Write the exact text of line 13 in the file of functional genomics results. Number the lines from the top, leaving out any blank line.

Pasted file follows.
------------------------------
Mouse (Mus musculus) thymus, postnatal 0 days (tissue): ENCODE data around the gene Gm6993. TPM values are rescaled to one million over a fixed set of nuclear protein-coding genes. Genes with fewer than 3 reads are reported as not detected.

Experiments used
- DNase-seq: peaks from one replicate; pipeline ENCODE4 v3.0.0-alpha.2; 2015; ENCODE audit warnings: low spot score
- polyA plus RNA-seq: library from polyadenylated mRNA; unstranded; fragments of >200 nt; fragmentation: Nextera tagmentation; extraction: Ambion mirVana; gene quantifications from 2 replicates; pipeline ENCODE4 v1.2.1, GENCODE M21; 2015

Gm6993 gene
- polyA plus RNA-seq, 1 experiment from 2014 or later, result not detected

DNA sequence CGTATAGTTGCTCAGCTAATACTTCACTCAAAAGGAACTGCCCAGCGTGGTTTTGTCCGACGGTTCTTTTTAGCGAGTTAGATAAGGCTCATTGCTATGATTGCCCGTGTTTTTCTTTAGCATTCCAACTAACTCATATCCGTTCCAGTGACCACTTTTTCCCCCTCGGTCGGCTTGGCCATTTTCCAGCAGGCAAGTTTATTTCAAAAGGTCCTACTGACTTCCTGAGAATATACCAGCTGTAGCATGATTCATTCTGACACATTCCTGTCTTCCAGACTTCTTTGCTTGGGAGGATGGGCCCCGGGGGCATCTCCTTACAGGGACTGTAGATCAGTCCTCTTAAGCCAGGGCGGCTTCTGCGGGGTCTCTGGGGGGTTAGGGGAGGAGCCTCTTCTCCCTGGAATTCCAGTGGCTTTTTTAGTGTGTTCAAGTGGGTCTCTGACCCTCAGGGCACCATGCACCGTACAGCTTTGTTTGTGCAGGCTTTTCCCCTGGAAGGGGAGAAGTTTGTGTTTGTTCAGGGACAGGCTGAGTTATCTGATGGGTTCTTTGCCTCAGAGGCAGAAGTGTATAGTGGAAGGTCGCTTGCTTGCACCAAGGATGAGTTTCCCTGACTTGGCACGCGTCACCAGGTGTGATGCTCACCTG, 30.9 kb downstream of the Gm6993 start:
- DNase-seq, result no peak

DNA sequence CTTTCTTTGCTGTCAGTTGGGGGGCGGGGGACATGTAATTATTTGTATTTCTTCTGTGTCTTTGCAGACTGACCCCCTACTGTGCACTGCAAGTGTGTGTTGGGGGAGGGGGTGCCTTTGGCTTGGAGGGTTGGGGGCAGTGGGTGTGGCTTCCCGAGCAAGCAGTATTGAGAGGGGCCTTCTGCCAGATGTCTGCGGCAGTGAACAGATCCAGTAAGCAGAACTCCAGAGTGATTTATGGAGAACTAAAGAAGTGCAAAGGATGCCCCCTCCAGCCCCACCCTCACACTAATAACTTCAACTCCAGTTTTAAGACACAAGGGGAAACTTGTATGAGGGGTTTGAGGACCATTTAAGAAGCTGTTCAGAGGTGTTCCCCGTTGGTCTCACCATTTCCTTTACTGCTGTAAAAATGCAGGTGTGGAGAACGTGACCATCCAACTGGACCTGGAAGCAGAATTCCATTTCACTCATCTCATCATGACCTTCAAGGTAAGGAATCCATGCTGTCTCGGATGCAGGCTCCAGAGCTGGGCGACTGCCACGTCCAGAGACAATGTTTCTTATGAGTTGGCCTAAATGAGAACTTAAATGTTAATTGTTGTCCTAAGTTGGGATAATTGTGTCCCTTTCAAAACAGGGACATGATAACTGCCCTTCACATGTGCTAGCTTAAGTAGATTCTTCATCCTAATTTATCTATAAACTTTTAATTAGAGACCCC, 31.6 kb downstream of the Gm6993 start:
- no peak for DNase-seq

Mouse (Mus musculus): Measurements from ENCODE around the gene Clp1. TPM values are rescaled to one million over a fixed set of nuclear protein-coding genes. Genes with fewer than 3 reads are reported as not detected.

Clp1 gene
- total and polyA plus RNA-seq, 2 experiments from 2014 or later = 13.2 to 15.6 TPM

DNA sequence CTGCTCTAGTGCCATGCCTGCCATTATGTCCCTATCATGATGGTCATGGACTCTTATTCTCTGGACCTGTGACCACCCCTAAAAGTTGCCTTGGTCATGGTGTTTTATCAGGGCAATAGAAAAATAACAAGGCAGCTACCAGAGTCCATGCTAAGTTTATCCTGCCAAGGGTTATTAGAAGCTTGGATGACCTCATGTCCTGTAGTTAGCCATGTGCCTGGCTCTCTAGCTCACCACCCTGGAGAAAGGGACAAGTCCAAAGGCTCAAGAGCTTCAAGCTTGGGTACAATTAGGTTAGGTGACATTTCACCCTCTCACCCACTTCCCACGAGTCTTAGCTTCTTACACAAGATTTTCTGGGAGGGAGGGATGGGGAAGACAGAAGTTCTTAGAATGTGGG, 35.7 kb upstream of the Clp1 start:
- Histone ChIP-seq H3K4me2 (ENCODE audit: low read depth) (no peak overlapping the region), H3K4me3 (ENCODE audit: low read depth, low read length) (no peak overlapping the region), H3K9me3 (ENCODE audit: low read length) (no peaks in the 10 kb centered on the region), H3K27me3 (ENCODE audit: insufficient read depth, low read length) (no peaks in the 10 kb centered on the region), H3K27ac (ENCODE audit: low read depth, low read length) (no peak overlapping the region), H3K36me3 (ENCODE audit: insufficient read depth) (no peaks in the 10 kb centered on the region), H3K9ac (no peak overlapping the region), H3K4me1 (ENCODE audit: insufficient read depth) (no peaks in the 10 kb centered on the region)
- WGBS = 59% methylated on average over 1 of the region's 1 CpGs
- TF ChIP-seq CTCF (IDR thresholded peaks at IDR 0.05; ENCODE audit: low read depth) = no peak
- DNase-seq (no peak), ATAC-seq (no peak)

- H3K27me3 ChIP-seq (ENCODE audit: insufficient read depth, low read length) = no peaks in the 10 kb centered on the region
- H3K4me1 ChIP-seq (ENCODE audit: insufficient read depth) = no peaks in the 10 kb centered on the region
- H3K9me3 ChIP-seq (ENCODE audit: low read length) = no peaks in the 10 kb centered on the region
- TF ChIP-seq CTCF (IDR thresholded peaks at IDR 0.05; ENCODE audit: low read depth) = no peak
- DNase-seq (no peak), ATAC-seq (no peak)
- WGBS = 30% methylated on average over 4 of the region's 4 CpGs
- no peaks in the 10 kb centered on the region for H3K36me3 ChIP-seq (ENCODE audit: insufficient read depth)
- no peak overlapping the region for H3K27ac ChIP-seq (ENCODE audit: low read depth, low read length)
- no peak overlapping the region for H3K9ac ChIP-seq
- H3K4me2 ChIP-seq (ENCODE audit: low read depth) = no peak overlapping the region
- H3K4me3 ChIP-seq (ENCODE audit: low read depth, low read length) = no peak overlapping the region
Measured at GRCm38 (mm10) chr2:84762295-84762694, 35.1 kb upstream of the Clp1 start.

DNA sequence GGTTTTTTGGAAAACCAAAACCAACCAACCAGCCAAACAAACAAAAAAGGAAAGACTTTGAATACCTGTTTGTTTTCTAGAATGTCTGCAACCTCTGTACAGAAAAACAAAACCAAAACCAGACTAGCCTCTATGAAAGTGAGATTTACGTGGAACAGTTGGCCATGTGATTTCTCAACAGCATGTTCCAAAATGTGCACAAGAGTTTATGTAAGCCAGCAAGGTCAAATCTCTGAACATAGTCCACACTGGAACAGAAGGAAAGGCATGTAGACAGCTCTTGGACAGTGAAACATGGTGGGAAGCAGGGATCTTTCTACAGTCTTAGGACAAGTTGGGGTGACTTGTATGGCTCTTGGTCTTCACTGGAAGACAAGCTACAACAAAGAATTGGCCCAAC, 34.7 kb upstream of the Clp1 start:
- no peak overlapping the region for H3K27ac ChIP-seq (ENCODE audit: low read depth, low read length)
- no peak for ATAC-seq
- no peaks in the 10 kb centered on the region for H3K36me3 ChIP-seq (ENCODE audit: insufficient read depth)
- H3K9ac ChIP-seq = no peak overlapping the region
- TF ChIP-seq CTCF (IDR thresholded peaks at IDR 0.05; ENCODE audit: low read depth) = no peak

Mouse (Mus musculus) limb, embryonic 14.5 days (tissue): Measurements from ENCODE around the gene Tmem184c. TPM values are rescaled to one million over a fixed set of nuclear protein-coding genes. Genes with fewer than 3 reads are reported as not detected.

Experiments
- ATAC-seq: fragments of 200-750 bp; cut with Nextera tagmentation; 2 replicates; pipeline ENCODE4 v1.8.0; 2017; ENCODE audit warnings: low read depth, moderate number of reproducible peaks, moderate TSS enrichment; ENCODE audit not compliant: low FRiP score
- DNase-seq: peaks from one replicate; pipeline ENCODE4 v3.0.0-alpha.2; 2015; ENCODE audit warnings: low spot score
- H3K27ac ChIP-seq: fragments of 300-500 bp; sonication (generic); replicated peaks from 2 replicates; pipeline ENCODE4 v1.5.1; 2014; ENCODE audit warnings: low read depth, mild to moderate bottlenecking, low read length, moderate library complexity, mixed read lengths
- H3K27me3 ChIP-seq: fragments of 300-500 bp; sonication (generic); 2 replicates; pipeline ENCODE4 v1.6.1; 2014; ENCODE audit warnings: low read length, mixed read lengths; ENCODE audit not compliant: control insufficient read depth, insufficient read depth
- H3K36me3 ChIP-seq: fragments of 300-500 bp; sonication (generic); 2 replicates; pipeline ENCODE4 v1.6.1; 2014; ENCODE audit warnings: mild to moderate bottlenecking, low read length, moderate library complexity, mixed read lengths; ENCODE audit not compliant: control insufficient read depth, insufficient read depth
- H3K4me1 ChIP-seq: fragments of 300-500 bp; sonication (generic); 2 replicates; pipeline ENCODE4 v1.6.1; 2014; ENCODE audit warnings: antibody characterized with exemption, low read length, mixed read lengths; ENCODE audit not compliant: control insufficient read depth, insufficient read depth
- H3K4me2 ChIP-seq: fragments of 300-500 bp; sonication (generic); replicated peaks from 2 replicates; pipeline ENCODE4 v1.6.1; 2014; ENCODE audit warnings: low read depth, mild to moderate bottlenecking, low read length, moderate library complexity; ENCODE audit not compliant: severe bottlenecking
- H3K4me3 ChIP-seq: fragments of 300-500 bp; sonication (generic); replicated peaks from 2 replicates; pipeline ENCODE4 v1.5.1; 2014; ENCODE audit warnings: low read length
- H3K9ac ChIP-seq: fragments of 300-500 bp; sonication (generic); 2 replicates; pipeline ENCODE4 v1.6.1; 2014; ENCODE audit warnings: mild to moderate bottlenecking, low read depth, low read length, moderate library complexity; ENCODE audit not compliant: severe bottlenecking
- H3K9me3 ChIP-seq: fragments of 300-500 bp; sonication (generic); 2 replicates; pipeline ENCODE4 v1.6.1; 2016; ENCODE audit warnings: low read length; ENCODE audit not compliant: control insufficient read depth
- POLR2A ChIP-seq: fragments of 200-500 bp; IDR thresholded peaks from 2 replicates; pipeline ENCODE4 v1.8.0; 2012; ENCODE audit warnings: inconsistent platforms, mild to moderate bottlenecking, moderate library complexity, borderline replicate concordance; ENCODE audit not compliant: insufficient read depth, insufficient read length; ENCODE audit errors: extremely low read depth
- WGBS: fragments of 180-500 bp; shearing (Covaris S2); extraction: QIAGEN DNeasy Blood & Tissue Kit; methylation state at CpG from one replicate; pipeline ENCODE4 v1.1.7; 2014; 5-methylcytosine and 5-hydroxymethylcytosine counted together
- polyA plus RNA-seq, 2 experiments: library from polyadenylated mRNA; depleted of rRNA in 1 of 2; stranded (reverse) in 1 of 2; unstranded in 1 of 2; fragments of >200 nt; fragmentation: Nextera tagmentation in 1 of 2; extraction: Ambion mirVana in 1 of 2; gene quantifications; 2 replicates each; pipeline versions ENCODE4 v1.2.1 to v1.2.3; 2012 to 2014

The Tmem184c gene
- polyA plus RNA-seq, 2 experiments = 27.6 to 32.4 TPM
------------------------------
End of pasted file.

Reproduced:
- total and polyA plus RNA-seq, 2 experiments from 2014 or later = 13.2 to 15.6 TPM